Saturday, March 24, 2018

Saturday Morning Western Pulp: Exciting Western, May 1950

Bears don't always chase beautiful Canadian girls. Sometimes they chase beautiful American ranch girls, too. This isn't a particularly realistic-looking bear, in my opinion, and I'm not that fond of the cover art overall, but there's a great bunch of authors inside this issue of EXCITING WESTERN: W.C. Tuttle with a Tombstone and Speedy yarn; a Navajo Tom Raine, Arizona Ranger story by somebody writing under the house-name Jackson Cole; and stories by L.P. Holmes, Gladwell Richardson, and Barry Scobee (the only pulp writer to have a mountain named after him, as far as I know). Below average cover or not, I'd read this issue.

Friday, March 23, 2018

Forgotten Books: "Whip" Ryder's Way - Grant Taylor (Ray Nafziger)

I recently learned that Grant Taylor was a pseudonym used by the prolific author Ray Nafziger, who wrote scores of stories for the Western pulps under his own name and as Robert Dale Denver. It was thought that Nafziger wrote only two novels, both published under the name Robert Denver, but there are a handful of Grant Taylor novels, and one of them, “WHIP” RYDER’S WAY, is available as part of an inexpensive e-book collection. So I picked up a copy right away and read it recently. The only other Nafziger novel I’ve read, HELL-ROARIN’ TEXAS TRAIL, was pretty good, and as it turns out, so is this one.

Jim “Whip” Ryder is a young, hell-raising, fast gun cowboy in the Arizona border country—or maybe New Mexico, Nafziger is never clear about that, but it’s not Texas and it’s not far from the Mexican border. The time period is a little ambiguous, too, but since there are primitive telephone and electrical power systems, it’s probably the first decade of the 20th Century. People still use horses and wagons for transportation, though; there’s no mention of automobiles.

But to get back to the story, Whip’s older brother Dan (who looks almost identical to Whip, even though they’re not twins) is a lawyer in the settlement of Reyes. Then the bank is robbed and Whip is framed for the crime. He has to flee into Mexico, where he teams up with a couple of other young firebrands, Yancy Yates and Jemez McCarthy, and goes to work fighting bandits on behalf of the American mining interests in the area. Along the way, Whip develops a talent for disguise.

And all this is back-story, mind you.

As the novel opens, after four years as a fugitive in Mexico, Whip has figured out a way to clear his name and returns to Reyes, with Yancy and Jemez accompanying him, of course. In the meantime, Dan Ryder has become the district attorney and is prosecuting one of the trio of villains who have taken over the area on a charge of murder. The defendant supposedly knows the truth about the bank robbery Whip was blamed for and Whip wants to get his hands on him and make him talk. But the rest of the bad guys plan to murder his district attorney brother before that can happen.

Whip’s old sweetheart, who owns a worthless ranch, is still around, too, and so is a Mexican revolutionary/bandit modeled after Pancho Villa who has fled across the border into the U.S. after the Federales crushed his rebellion. He’s rumored to have brought several hundred thousand dollars worth of looted gold with him. Got all that? There’s plenty in the pot for Nafziger to stir around, and I’ve probably even forgotten a few things.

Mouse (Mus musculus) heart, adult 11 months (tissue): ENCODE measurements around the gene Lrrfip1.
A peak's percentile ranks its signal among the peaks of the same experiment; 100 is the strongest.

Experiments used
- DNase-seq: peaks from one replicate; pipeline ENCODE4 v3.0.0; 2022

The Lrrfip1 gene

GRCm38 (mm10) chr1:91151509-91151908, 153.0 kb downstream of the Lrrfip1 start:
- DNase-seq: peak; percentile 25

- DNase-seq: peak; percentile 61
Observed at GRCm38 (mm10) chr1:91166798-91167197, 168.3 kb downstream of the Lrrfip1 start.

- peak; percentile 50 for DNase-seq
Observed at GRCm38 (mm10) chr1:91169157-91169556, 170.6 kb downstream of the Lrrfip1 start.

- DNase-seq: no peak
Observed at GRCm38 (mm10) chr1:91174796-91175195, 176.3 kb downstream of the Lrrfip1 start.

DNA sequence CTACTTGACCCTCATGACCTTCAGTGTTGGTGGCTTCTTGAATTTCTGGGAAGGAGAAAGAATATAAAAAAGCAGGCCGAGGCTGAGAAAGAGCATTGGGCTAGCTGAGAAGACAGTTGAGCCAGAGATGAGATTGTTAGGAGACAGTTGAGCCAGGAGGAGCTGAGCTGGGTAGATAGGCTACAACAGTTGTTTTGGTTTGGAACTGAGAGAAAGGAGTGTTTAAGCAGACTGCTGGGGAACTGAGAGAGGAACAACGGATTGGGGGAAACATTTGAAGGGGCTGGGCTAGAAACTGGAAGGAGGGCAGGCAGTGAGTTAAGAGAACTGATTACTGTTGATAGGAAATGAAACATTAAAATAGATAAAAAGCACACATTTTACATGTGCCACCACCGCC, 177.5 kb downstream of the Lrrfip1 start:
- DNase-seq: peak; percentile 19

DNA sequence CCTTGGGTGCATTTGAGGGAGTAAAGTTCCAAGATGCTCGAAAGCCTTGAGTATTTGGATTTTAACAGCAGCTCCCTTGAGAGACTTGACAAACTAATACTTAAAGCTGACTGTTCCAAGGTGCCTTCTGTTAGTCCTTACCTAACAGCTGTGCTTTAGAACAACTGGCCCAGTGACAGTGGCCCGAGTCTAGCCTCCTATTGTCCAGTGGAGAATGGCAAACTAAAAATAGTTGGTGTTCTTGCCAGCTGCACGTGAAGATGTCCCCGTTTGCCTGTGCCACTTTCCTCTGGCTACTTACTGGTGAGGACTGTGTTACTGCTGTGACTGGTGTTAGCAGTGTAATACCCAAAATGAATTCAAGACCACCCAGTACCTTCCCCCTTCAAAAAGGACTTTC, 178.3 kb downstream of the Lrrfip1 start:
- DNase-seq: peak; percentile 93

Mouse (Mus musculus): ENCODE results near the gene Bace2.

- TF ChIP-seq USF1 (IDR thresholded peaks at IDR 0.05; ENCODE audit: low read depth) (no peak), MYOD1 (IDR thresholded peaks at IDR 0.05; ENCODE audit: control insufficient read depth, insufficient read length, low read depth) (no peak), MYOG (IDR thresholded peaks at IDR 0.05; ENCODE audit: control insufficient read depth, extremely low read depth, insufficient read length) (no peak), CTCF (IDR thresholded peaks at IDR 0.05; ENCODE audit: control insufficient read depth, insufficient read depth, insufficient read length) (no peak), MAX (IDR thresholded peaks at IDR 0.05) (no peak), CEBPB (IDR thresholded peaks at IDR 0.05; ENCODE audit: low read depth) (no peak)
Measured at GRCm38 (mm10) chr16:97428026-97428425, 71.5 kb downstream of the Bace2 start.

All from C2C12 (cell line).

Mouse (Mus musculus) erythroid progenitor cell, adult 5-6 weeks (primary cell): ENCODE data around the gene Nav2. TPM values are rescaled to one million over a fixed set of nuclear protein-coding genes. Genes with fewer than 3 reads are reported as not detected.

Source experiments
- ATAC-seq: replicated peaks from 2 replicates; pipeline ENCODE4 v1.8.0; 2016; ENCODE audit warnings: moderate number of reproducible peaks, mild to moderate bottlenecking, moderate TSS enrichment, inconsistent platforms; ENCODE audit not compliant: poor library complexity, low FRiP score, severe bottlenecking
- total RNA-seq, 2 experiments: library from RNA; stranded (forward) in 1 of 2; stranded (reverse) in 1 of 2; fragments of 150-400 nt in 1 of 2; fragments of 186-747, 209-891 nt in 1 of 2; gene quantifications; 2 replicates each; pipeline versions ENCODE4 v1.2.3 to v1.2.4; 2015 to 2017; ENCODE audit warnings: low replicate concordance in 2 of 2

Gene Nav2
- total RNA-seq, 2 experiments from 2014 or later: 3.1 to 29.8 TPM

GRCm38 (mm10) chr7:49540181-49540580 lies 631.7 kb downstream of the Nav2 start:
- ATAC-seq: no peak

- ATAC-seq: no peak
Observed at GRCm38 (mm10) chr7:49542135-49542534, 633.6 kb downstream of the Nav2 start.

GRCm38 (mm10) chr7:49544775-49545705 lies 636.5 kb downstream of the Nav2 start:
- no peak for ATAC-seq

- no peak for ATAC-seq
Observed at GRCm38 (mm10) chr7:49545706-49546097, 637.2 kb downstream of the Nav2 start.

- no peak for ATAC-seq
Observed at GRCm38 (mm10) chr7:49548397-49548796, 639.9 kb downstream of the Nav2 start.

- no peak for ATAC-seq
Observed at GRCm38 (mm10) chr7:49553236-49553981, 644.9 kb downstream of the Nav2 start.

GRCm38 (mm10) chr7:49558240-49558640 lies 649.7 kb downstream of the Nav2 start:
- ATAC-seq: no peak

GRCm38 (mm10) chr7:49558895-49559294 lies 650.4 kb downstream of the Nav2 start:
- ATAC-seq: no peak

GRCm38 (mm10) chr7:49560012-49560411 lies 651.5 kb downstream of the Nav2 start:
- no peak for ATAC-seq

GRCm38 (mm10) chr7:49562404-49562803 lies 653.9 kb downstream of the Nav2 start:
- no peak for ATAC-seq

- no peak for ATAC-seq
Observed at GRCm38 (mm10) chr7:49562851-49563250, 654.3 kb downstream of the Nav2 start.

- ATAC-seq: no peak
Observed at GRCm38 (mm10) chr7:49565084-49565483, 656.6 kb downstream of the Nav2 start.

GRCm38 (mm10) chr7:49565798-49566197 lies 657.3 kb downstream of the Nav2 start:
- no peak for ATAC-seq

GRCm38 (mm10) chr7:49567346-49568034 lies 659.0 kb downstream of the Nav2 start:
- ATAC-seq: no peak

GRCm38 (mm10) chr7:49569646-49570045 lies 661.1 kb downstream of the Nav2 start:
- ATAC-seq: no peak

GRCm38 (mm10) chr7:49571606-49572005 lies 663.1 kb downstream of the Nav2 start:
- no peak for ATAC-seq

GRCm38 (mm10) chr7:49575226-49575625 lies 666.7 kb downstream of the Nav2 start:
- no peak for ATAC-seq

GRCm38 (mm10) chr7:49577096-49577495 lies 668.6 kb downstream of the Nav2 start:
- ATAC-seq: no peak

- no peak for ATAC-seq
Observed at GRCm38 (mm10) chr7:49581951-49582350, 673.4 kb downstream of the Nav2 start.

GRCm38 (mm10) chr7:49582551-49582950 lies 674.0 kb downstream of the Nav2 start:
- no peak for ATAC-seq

But man, does this book move! There are disguises and hidden identities galore, shoot-outs, desperate chases, a Mexican carnival, hair’s-breadth escapes, and a whole bunch of last-minute plot twists and revelations that probably won’t take many modern readers by surprise but are still fun. More than anything else, the whole thing reminds me of a late Republic Western serial, with Clayton Moore, maybe, playing both Whip and his brother Dan. And lots of action directed by William Witney, of course.

I’ve already rustled up another of Nafziger’s Grant Taylor novels. If they continue to be this enjoyable, I have a hunch I may wind up reading all of them.

Wednesday, March 21, 2018

More Rocket's Red Glare News

Last month I posted about the three stories from ROCKET'S RED GLARE that are going to be reprinted in THE YEAR'S BEST MILITARY AND ADVENTURE SF, VOLUME 4, published later this year by Baen Books. You can now read editor David Afsharirad's introduction to this anthology here. There are more stories from ROCKET'S RED GLARE in this book than from any other source, and I'm very proud of that fact. I'm also proud of all the other great stories in ROCKET'S RED GLARE, and it's still available in ebook and print editions from Rough Edges Press, of course.

Tuesday, March 20, 2018

Overlooked Movies: Trouble in Texas (1937)

When I was a kid, I was a fan of Tex Ritter’s movies and watched many of them on TV. Unlike Roy, Gene, and Hoppy, though, ol’ Tex is one of the B-Western stars whose work I haven’t revisited much as an adult. Based on my recent viewing of his 1937 feature TROUBLE IN TEXAS, I think I probably ought to remedy that.

This picture finds Tex playing Tex Masters, a drifting cowpoke and rodeo competitor who’s actually on the trail of the gang responsible for his brother’s death several years earlier. This gang travels around taking part in various rodeos, and one of them, Squint Palmer (Yakima Canutt), always takes the top prize money because the gang murders anybody who could beat him. This is what happened to Tex Masters’ brother.